#LankaPositive1: How Sri Lanka’s Warrior God Fights Religious Division

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‘This is a temple which blesses vehicles. What an irony? I have to come here in an old bus braving an eight hour ride’ I murmured to myself.  First look and Kataragamma is anything but special. All I could see were rows of shops & restaurants, just like any other small temple town in Sri Lanka or south India. I even asked myself whether it was a worth it to leave friends in Colombo, cancel a trip to Galle for this non-descript village.

Kataragama is adept at deception.

It had more than fair share of positive stories that I was chasing in Sri Lanka.

It only reveals itself at the right time. It did not take me long to realise that it was a stroke of great luck that had brought me here. Or maybe it was Skanda’s command? The answer to that depends on which side of the belief divide you are on.

‘Here the strange and the wondrous and the miraculous fuse incredibly with the cheap and corporeal and material’ writes Maureen Seneviratne in ‘Studies In Comparative Religion’ about Kataragama. And the place lives up to these inspired words.

As the light fades away I stumble upon the sacred city complex, almost missing its many entrances. If the town had come across as non-descript, the vastness of the sacred city complex was beyond my imagination. A slow river runs through thick woods covered by a large expanse of land that is scattered with shrines – big & small. Even with the disappearing light, it was very clear. This was the playground of the divine. That is just the beginning of the miracle & magic called ‘Kataragama’.

I finally meet Skanda, the six faced & twelve armed Hindu warrior god. He is known by different names Murukan, Karthikeya, Subramanyo and many others. Here he is Kataragama deviyo, the presiding deity of the town, region and probably even the entire island country.

‘Well what is so special?’ you may enquire. Many Hindu gods go with different names and have superhero like qualities. Skanda does not seem to be an exception to that tradition.

True, but that’s where the similarities end as well. Both Kataragama and its presiding deity are unparalleled in what I later understood was syncretism. This word means mixing or fusion of two different kind of religious belief systems into a new system.

‘You are Hindu. But you believe in Skanda?’ – I was asked innocently by a devotee awaiting his turn to get a glimpse of his guardian god. A normal question you may think, but it quite isn’t. Because I am a Hindu and the questioner wasn’t. He was a Sinhala Buddhist from a town close by. Skanda is so close to the Buddhists in South Sri Lanka, that it could sometimes takes a reminder that he is a Hindu god as well. For them he is the divine form of King Mahasena.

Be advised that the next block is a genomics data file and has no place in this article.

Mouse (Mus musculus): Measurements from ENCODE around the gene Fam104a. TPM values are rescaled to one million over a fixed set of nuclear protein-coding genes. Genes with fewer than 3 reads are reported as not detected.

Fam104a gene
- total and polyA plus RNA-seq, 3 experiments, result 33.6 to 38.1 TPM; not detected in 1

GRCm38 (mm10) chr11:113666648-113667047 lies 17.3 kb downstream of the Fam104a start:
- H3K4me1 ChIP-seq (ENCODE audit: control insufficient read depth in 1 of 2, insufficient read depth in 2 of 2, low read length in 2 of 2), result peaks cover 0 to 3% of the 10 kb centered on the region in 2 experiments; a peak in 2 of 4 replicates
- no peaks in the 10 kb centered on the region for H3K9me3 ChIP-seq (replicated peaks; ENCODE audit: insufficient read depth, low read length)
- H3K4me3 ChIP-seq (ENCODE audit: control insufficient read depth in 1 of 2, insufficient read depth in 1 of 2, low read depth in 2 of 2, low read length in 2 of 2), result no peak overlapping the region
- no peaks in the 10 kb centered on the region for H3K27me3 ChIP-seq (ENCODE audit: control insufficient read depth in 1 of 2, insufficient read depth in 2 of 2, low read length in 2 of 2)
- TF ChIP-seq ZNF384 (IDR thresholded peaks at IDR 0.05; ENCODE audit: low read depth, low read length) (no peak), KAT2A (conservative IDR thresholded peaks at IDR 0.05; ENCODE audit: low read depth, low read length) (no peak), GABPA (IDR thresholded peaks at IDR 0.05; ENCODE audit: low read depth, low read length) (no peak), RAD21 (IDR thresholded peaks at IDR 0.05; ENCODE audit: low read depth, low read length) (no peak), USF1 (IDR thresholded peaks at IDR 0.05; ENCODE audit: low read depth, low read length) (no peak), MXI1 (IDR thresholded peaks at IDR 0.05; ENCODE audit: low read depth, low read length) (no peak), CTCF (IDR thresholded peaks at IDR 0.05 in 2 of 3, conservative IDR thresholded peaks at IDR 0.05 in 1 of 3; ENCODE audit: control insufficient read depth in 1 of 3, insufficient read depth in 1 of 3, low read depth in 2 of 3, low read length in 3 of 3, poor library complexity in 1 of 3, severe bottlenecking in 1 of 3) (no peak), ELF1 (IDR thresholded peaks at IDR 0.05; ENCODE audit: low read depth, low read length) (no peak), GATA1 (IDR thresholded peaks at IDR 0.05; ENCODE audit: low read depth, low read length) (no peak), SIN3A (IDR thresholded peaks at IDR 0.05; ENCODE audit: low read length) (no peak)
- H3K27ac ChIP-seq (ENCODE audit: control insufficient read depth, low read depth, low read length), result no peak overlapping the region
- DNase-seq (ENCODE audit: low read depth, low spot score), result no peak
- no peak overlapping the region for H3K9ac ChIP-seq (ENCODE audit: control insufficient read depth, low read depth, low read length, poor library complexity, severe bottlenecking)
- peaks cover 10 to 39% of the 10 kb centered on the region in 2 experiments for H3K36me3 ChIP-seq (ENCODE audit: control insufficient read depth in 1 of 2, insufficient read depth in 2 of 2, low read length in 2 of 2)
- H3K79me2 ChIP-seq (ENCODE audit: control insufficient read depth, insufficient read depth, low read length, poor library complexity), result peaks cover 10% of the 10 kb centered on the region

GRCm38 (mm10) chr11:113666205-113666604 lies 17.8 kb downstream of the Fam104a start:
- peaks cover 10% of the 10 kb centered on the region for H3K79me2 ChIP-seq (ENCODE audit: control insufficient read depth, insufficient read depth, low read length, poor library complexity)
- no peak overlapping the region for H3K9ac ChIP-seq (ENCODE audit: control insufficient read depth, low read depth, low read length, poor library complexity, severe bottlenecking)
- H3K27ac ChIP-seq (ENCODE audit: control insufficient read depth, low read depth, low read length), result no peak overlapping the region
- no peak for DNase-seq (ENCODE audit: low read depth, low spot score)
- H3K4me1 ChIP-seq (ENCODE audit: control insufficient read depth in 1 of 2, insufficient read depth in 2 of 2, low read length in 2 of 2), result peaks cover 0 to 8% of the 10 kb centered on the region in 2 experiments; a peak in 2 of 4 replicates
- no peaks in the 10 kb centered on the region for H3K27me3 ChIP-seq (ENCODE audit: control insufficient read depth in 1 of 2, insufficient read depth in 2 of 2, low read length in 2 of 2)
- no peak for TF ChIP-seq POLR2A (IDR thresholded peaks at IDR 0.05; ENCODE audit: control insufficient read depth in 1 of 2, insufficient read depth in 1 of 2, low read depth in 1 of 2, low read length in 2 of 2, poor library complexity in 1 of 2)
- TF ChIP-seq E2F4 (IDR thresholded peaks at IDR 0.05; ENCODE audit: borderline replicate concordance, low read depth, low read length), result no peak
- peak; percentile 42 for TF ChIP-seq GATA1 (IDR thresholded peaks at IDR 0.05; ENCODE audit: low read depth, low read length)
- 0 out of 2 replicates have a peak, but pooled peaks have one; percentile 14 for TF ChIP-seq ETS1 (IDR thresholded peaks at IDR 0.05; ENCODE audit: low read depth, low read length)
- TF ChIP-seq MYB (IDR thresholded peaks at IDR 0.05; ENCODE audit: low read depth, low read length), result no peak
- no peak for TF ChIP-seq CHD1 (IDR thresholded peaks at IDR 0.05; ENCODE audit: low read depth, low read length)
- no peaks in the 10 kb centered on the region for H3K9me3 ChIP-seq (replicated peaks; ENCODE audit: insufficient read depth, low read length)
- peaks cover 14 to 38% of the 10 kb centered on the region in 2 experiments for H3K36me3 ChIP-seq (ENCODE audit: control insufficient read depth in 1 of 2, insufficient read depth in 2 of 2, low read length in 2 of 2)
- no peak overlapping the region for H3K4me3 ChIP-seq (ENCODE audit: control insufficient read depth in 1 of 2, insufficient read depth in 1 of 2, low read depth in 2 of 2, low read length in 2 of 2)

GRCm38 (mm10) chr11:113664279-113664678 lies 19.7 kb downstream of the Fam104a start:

According to the Sinhala Buddhist belief, he is their guardian and also of the island’s dominant religion. No wonder then that the one of the eight saplings of the sacred Bodh tree is right behind Skanda’s kovil. Buddhist monks can be seen praying in Skanda’s modest abode. On careful observation it will also be clear that most devotees are Sinhala Buddhists.

Close to this temple is Kiri Vehara, built on the spot where Buddha gave a discourse to King Mahasena.

If the ferocious yet handsome warrior god has not enthralled you yet then here is another layer to the charming complexity of Kataragama. The sacred city also houses the shrine of Al-Khizr and a mosque which is one of the most important in the country. It is believed that Serendib(Arabic name for Sri Lanka), due to its location, is closest to heaven.

A project called ‘I Am – portraits of Sri Lanka’s elders in sound & image’ makes a beautiful mention of Kataragama. M.H.A Gaffar, the subject, has this to say about this wonderful town:

‘When people cross the bridge into Kataragama, the divisions of race and creed fade away, and they all worship at the same temples, churches and kovils together’

My friends in Colombo undersold Kataragama and allowed it to overwhelm me. This place isn’t just a solitary visit for Kolombians to get Skanda’s blessings on purchase of new vehicles. Nor is it a place only defined by Hindu devotion. Tamil Hindus arrive on their knees, mutilate their flesh or walk on hot coals in a bid to please Skanda. It isn’t even just the mosque where heaven is the closest. It is also beyond the resting place of the Bodh tree and the place where Buddha blessed the King.

Kataragama is the more than the sum of all its stories. It is beyond logic and narrow faith. It is a beautiful place on earth, on the banks of the river of gems. It is where people of all faith come together, to celebrate just that – faith. Here by design or by accident religion isn’t divisive but a tool for inclusion.

This place could have only existed in Serendib – the island of thousand surprises. Or in positive Sri Lanka. The one I had the opportunity to discover.

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